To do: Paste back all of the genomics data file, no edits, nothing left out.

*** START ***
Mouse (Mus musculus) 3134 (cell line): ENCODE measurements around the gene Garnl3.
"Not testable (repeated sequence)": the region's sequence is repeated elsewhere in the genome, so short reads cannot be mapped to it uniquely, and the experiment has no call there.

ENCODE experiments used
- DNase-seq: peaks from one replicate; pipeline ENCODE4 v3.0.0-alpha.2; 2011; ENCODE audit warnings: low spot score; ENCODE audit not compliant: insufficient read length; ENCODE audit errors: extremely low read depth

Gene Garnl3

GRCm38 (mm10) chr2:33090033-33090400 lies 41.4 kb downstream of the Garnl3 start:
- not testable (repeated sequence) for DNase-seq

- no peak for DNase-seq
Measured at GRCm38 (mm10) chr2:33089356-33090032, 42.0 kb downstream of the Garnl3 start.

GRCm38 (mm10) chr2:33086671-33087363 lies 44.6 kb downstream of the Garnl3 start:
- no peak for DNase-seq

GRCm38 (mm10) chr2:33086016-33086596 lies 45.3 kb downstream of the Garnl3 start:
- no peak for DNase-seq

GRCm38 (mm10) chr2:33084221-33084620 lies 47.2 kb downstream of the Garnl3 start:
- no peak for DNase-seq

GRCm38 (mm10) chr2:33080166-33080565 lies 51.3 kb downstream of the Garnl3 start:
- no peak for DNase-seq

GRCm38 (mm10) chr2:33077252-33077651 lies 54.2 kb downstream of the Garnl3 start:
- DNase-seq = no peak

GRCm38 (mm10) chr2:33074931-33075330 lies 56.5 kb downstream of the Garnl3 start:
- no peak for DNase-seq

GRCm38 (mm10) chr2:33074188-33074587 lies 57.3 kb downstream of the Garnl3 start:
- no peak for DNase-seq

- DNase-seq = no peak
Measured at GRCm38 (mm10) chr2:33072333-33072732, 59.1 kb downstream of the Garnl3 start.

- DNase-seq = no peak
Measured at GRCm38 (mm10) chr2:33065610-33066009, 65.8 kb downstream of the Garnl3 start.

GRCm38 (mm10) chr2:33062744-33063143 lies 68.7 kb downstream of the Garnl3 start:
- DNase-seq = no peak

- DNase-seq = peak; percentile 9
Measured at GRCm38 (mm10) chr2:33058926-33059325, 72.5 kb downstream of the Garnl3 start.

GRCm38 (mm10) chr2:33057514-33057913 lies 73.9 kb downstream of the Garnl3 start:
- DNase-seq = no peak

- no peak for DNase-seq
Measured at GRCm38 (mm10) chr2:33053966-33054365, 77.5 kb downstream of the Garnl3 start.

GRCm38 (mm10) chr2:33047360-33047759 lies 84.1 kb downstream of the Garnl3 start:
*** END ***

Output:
Mouse (Mus musculus) 3134 (cell line): ENCODE measurements around the gene Garnl3.
"Not testable (repeated sequence)": the region's sequence is repeated elsewhere in the genome, so short reads cannot be mapped to it uniquely, and the experiment has no call there.

ENCODE experiments used
- DNase-seq: peaks from one replicate; pipeline ENCODE4 v3.0.0-alpha.2; 2011; ENCODE audit warnings: low spot score; ENCODE audit not compliant: insufficient read length; ENCODE audit errors: extremely low read depth

Gene Garnl3

GRCm38 (mm10) chr2:33090033-33090400 lies 41.4 kb downstream of the Garnl3 start:
- not testable (repeated sequence) for DNase-seq

- no peak for DNase-seq
Measured at GRCm38 (mm10) chr2:33089356-33090032, 42.0 kb downstream of the Garnl3 start.

GRCm38 (mm10) chr2:33086671-33087363 lies 44.6 kb downstream of the Garnl3 start:
- no peak for DNase-seq

GRCm38 (mm10) chr2:33086016-33086596 lies 45.3 kb downstream of the Garnl3 start:
- no peak for DNase-seq

GRCm38 (mm10) chr2:33084221-33084620 lies 47.2 kb downstream of the Garnl3 start:
- no peak for DNase-seq

GRCm38 (mm10) chr2:33080166-33080565 lies 51.3 kb downstream of the Garnl3 start:
- no peak for DNase-seq

GRCm38 (mm10) chr2:33077252-33077651 lies 54.2 kb downstream of the Garnl3 start:
- DNase-seq = no peak

GRCm38 (mm10) chr2:33074931-33075330 lies 56.5 kb downstream of the Garnl3 start:
- no peak for DNase-seq

GRCm38 (mm10) chr2:33074188-33074587 lies 57.3 kb downstream of the Garnl3 start:
- no peak for DNase-seq

- DNase-seq = no peak
Measured at GRCm38 (mm10) chr2:33072333-33072732, 59.1 kb downstream of the Garnl3 start.

- DNase-seq = no peak
Measured at GRCm38 (mm10) chr2:33065610-33066009, 65.8 kb downstream of the Garnl3 start.

GRCm38 (mm10) chr2:33062744-33063143 lies 68.7 kb downstream of the Garnl3 start:
- DNase-seq = no peak

- DNase-seq = peak; percentile 9
Measured at GRCm38 (mm10) chr2:33058926-33059325, 72.5 kb downstream of the Garnl3 start.

GRCm38 (mm10) chr2:33057514-33057913 lies 73.9 kb downstream of the Garnl3 start:
- DNase-seq = no peak

- no peak for DNase-seq
Measured at GRCm38 (mm10) chr2:33053966-33054365, 77.5 kb downstream of the Garnl3 start.

GRCm38 (mm10) chr2:33047360-33047759 lies 84.1 kb downstream of the Garnl3 start: